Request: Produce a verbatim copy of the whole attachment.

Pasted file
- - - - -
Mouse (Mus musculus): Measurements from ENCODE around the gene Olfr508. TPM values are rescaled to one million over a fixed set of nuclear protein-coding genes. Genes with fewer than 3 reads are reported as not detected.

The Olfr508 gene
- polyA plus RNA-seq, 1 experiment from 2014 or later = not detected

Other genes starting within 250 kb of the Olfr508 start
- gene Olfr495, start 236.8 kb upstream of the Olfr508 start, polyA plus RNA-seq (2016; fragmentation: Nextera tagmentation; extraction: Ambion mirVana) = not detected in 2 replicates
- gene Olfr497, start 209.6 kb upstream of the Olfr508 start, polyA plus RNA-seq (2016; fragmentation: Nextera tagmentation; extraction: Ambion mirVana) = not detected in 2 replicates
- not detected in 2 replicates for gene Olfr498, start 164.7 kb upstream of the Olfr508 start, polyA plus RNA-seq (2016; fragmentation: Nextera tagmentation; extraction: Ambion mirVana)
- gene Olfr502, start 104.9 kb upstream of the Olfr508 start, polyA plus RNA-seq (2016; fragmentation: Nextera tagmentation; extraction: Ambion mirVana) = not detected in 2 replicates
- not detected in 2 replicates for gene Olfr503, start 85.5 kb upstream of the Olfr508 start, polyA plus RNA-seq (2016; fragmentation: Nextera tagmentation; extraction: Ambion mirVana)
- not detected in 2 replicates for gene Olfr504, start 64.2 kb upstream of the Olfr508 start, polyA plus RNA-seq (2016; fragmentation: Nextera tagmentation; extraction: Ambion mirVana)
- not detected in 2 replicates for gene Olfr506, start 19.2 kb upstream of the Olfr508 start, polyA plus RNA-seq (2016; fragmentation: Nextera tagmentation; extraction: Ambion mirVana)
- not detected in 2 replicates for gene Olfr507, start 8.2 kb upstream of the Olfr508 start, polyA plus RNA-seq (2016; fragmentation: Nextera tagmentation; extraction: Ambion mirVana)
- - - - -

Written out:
Mouse (Mus musculus): Measurements from ENCODE around the gene Olfr508. TPM values are rescaled to one million over a fixed set of nuclear protein-coding genes. Genes with fewer than 3 reads are reported as not detected.

The Olfr508 gene
- polyA plus RNA-seq, 1 experiment from 2014 or later = not detected

Other genes starting within 250 kb of the Olfr508 start
- gene Olfr495, start 236.8 kb upstream of the Olfr508 start, polyA plus RNA-seq (2016; fragmentation: Nextera tagmentation; extraction: Ambion mirVana) = not detected in 2 replicates
- gene Olfr497, start 209.6 kb upstream of the Olfr508 start, polyA plus RNA-seq (2016; fragmentation: Nextera tagmentation; extraction: Ambion mirVana) = not detected in 2 replicates
- not detected in 2 replicates for gene Olfr498, start 164.7 kb upstream of the Olfr508 start, polyA plus RNA-seq (2016; fragmentation: Nextera tagmentation; extraction: Ambion mirVana)
- gene Olfr502, start 104.9 kb upstream of the Olfr508 start, polyA plus RNA-seq (2016; fragmentation: Nextera tagmentation; extraction: Ambion mirVana) = not detected in 2 replicates
- not detected in 2 replicates for gene Olfr503, start 85.5 kb upstream of the Olfr508 start, polyA plus RNA-seq (2016; fragmentation: Nextera tagmentation; extraction: Ambion mirVana)
- not detected in 2 replicates for gene Olfr504, start 64.2 kb upstream of the Olfr508 start, polyA plus RNA-seq (2016; fragmentation: Nextera tagmentation; extraction: Ambion mirVana)
- not detected in 2 replicates for gene Olfr506, start 19.2 kb upstream of the Olfr508 start, polyA plus RNA-seq (2016; fragmentation: Nextera tagmentation; extraction: Ambion mirVana)
- not detected in 2 replicates for gene Olfr507, start 8.2 kb upstream of the Olfr508 start, polyA plus RNA-seq (2016; fragmentation: Nextera tagmentation; extraction: Ambion mirVana)